Where do our values come from? And why is the value of arts culture so subjective?
As the year draws to a close, I am reminded how much like the ancient Celtic people we are, as we enter into a time of reflection and surrendering. The original Samhain festival, known more commonly now as Halloween, was a time where the Celtics shed the emotional weight of those they loved and lost in the past year, as they travelled to the otherworld, and in the process they readied themselves to take on the new year. In the same way, the close of our year has become synonymous with a time of reflection on what was; a time to surrender a version of ourselves and our goals, and prepare ourselves for a new beginning and another year.
This cathartic process of reflection and surrender, brings us closer to the truth about what we value in our lives. It begs the question then, how do we determine that value? One way to look at what we value, is by saying that for something to have value, it must be good in some way. So what then, is good?
Is there an objective good, such as a moral good?
Or is even that subjective?
Let’s assume that despite our diverse cultural backgrounds, our axiological definition of moral good is defined by choices that preserve the wellbeing of ourselves and others. Even though our cultures might have different ways to enforce this good, they still believe this to be the grounding point of what is ultimately good and therefore valuable. There could be some value then, in our yearly reflection and surrender, because this process is about reassessing our choices – in order to make sure they align with what is good for us (and others).
What ‘good’ then is art? Is it fair to say then, that arts culture which challenges us to reflect and reassess is also good, and therefore has value? Some might say yes. But the problem with arts culture is that its ability to challenge us and inspire self-reflection is subjective. Essentially making the ‘value’ of arts culture subjective.
At Fringe we recognise the value in arts culture to be about more than just about inspiring and challenging us. The ‘good’ is also in its ability to invite participation and be inclusive of all different types of people, regardless of ability or skin colour.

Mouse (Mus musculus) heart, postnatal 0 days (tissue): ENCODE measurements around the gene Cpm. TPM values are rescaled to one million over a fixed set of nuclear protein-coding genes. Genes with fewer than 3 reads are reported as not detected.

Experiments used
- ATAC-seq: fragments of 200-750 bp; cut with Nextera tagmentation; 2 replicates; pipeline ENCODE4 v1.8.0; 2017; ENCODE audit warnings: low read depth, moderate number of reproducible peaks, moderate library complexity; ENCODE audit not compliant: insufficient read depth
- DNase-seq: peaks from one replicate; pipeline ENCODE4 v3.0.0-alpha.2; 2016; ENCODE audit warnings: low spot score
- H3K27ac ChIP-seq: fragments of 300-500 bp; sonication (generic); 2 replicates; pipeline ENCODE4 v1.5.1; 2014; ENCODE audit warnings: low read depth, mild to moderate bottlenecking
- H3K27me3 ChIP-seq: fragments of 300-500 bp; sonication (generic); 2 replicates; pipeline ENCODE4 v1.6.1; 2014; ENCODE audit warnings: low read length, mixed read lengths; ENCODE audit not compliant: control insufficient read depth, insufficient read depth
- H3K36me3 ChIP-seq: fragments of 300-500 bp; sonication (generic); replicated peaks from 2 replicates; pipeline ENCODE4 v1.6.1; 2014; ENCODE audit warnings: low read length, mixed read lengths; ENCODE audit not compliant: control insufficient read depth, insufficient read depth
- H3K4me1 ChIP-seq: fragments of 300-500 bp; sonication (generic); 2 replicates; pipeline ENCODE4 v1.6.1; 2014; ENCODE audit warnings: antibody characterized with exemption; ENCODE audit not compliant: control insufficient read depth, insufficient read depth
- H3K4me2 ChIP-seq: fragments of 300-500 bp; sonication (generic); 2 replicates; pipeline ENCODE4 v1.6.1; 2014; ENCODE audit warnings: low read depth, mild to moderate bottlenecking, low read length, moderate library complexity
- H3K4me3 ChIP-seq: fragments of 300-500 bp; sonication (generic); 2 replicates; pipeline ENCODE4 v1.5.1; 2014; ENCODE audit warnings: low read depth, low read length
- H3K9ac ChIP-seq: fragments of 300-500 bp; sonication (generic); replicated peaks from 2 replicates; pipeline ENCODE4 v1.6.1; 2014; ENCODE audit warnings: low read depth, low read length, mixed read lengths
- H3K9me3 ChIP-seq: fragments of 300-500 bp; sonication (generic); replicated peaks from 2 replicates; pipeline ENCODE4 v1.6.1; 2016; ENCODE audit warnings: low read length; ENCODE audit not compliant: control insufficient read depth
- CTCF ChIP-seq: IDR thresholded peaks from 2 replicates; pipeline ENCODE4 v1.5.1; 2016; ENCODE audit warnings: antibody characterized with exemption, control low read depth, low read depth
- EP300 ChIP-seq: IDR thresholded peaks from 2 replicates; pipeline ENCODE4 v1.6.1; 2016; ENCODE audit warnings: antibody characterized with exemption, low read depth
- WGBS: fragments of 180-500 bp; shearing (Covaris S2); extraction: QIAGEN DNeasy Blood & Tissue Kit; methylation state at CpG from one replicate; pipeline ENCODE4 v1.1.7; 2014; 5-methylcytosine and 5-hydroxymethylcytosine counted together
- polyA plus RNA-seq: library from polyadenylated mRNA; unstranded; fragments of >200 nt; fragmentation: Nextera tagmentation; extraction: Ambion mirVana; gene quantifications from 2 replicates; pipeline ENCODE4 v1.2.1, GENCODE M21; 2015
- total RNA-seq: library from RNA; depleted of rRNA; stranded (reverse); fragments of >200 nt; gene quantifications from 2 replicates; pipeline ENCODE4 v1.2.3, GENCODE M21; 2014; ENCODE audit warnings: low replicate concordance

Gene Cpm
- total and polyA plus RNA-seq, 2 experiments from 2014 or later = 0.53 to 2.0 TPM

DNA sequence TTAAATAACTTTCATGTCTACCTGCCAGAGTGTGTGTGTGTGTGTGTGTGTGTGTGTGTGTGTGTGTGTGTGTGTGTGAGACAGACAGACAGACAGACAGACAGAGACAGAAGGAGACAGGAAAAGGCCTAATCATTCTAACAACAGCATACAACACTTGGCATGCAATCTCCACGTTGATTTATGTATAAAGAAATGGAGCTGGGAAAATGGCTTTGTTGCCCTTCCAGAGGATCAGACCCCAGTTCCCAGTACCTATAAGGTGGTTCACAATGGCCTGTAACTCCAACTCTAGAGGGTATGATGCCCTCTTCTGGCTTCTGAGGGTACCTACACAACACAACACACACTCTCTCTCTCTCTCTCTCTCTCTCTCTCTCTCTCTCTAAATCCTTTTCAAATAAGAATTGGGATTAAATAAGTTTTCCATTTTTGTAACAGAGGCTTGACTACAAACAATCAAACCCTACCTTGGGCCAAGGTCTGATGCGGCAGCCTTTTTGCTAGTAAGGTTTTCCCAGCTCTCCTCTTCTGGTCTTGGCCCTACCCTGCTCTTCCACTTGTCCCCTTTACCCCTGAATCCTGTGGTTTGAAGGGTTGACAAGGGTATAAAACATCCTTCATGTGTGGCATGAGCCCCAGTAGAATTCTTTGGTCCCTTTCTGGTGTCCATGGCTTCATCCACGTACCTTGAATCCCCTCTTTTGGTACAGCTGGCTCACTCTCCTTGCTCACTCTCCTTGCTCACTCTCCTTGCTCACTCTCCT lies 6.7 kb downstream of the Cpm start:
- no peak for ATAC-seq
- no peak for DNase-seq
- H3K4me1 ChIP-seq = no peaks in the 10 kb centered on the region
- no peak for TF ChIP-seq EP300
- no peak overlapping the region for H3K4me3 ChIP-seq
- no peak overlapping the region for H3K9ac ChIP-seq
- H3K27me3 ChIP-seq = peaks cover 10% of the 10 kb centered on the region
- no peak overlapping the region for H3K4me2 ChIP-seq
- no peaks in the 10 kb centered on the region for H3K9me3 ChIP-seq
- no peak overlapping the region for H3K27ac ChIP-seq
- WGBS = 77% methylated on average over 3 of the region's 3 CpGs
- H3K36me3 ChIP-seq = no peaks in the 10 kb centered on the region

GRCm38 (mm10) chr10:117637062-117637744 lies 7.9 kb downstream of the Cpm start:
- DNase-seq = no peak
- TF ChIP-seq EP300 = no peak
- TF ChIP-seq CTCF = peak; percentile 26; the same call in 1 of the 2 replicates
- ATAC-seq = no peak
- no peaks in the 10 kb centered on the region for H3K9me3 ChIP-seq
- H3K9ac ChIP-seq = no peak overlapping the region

Our recent commission of self-portraits from artist Damian Smith is about demonstrating how we stand in solidarity with the artists and creators within arts culture. Damian’s style was chosen because it inspires reflection. He uses symbolic elements such as horns, antlers and birds to represent a part of his subject’s nature. And in our portraits, you can see how these elements differ between Grant and I. He employs techniques such as dripping paint and layering to give the images an element of the ‘other’, inspiring the viewer to ask questions.
Not all arts culture is so blatantly subjective though and even though Damian’s technique and use of symbolism entices people to look deeper, there are still people who are not inspired in this same way. Our culture and life experiences influence the lens in which we view the world, and to capture and measure something intangible like inspiration is like trying to capture and measure the sun’s rays.
If we are to reflect on the histories of our different indigenous cultures across the globe, we can see the way employed song, dance, stories and paintings to communicate and ensure the wellbeing of their own and their neighbour’s Tribal families. And we also begin to see the necessity within its purpose. It seems to me that the more ‘civilised’ we get and the less we rely on arts culture as a means of survival, the less we connect with the instinctual need to bond with others through creative means.
It is no wonder then, that our society feels as fragmented as it does. If it is not a matter of survival, how then, can we invite people to be open and engage with arts culture and see its value?
Do you see the value in arts culture?
Do you connect with it?
If you do, why? Let us know in the comments.